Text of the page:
TN: 2017 Elio Sandri Langhe Nebbiolo (Italy, Piedmont, Langhe, Langhe DOC)

A year ago I had never heard of Elio Sandri but suddenly last autumn the name started popping up seemingly everywhere. As I was offered the wines by several retailers I did some research and quicky got excited. I’m sure there are some that would prefer this 10 000 bottle a year operation to remain a secret but I can’t help but spread the word a bit. In a very traditional style this wines offers fantastic value at 22€ a bottle. It would be probably smart to stock up while it remains so affordable.

  • 2017 Elio Sandri Langhe Nebbiolo - Italy, Piedmont, Langhe, Langhe DOC (9.5.2020)
    Popped and poured, enjoyed from a large Bourgogne bowl over three hours. Markedly floral and oh so pretty on the nose with notes of cherry, rose petals and tar with haunting, complex spiciness. It is not oaky at all yet it has this lovely woody nuance. There is nothing that is not supposed to be there and it is ethereal and articulate. On the palate it is medium-bodied and on the entry fairly kind but it has remarkable tannins that strengthen their grip towards the finish in a seamless manner, though without ever feeling punishing or too drying. The wine carries its 14% ABV very elegantly, there is no heat and only a little weight. A richly fruited and structured wine, this is destined for a good evolution in the cellar. The value in a very traditional style is great.

Posted from CellarTracker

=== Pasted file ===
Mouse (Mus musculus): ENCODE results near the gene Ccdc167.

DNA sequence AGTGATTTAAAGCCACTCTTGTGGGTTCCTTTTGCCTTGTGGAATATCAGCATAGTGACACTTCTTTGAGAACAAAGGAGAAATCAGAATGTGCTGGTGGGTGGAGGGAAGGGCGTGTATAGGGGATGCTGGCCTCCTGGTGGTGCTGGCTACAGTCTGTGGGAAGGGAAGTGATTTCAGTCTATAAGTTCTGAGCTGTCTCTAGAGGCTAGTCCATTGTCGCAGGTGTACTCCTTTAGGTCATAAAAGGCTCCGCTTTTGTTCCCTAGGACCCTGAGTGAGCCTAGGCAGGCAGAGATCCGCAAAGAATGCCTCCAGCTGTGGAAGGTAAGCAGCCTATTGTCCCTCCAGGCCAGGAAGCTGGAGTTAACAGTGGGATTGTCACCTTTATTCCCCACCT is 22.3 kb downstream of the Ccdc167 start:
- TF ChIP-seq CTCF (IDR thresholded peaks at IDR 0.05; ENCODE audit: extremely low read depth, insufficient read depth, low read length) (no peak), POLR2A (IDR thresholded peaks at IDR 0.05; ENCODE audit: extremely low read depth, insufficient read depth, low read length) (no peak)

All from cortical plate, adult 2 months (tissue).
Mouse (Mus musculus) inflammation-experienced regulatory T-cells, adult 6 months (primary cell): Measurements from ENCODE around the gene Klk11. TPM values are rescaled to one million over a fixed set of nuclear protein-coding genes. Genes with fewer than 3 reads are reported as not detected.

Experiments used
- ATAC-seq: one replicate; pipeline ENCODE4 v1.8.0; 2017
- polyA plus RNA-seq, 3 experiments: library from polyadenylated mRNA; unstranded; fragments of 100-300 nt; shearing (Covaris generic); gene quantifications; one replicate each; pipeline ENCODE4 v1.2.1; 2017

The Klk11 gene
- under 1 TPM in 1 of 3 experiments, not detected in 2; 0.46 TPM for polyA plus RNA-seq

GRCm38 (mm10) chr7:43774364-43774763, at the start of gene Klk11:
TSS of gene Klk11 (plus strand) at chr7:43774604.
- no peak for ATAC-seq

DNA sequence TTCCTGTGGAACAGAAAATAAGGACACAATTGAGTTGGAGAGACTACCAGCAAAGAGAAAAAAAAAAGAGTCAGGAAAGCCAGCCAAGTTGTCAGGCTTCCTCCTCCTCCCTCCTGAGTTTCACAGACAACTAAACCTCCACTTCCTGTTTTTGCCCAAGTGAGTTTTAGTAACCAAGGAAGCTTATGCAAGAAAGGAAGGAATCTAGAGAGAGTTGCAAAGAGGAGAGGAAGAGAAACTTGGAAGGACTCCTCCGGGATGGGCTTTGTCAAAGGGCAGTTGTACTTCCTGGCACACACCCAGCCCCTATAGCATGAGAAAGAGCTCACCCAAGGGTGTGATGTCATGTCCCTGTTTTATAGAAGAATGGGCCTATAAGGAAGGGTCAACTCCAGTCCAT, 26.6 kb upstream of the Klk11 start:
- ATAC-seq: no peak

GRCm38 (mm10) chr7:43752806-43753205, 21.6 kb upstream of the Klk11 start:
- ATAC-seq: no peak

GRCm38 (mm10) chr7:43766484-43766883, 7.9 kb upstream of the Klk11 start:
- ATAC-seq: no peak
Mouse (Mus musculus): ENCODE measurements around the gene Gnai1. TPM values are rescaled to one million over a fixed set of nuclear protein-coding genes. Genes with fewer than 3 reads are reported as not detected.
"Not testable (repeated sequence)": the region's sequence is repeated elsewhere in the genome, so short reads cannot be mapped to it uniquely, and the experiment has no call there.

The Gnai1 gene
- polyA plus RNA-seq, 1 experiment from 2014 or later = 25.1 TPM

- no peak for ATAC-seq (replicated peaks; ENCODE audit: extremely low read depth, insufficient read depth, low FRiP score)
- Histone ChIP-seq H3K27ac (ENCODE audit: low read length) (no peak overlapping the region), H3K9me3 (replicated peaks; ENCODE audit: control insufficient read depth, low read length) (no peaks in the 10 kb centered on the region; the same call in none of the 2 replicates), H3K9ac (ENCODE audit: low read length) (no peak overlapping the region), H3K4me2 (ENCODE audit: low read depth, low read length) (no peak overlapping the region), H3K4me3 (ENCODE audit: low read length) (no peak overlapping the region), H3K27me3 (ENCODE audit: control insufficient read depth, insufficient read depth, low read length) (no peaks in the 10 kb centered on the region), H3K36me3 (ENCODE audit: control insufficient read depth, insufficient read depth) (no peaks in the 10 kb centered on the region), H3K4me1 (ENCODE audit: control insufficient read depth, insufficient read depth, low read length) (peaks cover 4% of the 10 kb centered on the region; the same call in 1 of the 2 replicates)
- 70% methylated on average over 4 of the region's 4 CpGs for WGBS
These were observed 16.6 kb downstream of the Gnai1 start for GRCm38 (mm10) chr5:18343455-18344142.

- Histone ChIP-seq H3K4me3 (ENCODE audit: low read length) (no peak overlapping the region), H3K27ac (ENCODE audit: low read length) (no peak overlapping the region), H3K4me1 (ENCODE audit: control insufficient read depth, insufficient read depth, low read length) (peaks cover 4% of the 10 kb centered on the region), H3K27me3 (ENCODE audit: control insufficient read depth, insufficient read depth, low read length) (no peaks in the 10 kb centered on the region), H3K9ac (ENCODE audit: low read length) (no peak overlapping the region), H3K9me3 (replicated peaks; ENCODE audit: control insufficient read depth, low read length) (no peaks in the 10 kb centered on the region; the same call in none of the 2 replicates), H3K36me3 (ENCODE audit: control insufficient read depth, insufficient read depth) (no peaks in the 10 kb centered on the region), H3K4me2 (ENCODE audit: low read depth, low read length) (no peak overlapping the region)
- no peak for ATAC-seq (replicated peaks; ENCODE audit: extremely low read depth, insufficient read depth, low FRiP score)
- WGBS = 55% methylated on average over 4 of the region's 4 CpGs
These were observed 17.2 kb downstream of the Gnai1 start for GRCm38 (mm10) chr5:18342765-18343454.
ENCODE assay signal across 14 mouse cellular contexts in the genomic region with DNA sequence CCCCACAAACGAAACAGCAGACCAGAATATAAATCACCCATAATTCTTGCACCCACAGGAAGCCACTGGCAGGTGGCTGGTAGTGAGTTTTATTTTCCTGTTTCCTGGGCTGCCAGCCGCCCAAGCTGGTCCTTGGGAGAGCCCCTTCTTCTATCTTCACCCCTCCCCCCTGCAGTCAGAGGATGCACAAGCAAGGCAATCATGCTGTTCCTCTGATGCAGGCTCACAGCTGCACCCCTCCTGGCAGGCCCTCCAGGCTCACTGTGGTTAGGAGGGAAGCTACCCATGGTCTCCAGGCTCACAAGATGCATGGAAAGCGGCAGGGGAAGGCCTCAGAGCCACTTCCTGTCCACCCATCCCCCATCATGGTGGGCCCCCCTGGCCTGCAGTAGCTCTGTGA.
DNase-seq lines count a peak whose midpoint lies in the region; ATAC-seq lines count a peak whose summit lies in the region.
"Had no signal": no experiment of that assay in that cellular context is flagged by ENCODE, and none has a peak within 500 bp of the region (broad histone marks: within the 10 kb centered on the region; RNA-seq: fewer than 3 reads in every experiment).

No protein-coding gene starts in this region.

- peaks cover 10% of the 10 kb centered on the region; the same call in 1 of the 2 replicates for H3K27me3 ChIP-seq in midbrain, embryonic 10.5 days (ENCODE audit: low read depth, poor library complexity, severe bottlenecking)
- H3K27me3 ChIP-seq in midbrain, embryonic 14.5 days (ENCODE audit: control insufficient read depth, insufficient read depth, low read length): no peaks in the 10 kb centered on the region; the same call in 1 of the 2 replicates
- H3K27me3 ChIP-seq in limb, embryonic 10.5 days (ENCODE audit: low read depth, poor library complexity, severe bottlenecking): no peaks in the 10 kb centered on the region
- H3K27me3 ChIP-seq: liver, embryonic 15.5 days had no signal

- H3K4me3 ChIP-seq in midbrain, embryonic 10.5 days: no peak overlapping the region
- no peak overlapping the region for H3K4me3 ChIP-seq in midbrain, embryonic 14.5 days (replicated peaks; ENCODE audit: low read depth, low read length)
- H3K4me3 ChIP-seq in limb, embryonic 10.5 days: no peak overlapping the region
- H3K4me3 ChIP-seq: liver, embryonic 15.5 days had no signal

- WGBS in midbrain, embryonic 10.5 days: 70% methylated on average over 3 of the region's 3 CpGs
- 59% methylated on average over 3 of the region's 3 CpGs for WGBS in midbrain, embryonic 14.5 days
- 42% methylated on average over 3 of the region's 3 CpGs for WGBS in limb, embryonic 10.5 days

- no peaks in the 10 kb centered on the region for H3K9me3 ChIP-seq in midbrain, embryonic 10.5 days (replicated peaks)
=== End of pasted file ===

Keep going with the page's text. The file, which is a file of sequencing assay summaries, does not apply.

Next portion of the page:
I had this just a few days ago and I agree with you - very lovely wine. Yesterday I got to try the 2014 Barolo from Sandri and loved it even more. Less fruity, lighter, more translucent. Very very nice. The 2010 Perno Riserva Vigna Disa, on the other hand, is not giving much - it was a waste to open it.

Great producer, unfortunately tiny production. I kinda cringe when I see people talk about him

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I suppose it makes sense that a young, middling vintage is approachable at this point while a Riserva from a stellar vintage is not giving much at age 10. I bought a bottle of the 2011 Riserva Perno but I reckon there is little point opening it anytime soon. Thanks for the datapoints!

On some level I get you and even share the same feeling but then even more so I really believe these small producers deserve to become famous and widely respected, even if it necessarily means increasing prices.

I also had the 2012 Perno Riserva Vigna Disa over two nights. More giving than the 2010, but not at the level of immediate pleasure of the 2014, so I would hold the 2012 as well. I also have a bottle of 2011 Riserva Perno that I am thinking of trying - I was reading somewhere that it is a favorite of Elio, so I am curious :slight_smile: If I decide to go for it, I’ll let you know how it was.

I was surprised to see a Elio Sandri (not this one) recently clock in at 15% ABV!

Barolo/Nebbiolo? Or was it Dolcetto/Barbera?

From: 2017 Sandri, Elio (Cascina Disa) Barbera d'Alba

Sandri’s 2017 Barbera is a beauty. I might as well say tell you now: it has 15° alcohol. This is becoming quite common in Piedmont; some winemakers / some wines can handle it, and Sandri seems to have it figured out – at any rate the wine isn’t hot or overblown.

Barbera is the guilty variable for the ABV. Elio is a pretty restrained producer, but in a solar year like '17 Barbera nearly everyone’s Barbera is going to hit 15 likely 15.5 or more. That said Barbera likes warm years and vintages that give stewed fruit in Nebbiolo often shine for Barbera. It is impressive that Barbera can taste fresh at 15%, well at least until you wake up the next morning. Now, on a more important note, please stop mentioning his producer. :slight_smile:

Please do! I’ve had some 2011 Barolos that I’ve quite enjoyed so have some expectations for that one, even if it is not generally thought to be the greatest/most uniform vintage out there and apparently the alcohol levels got quite high in some places - I happen to own one bottle that states as much as 15.5% ABV on the label pileon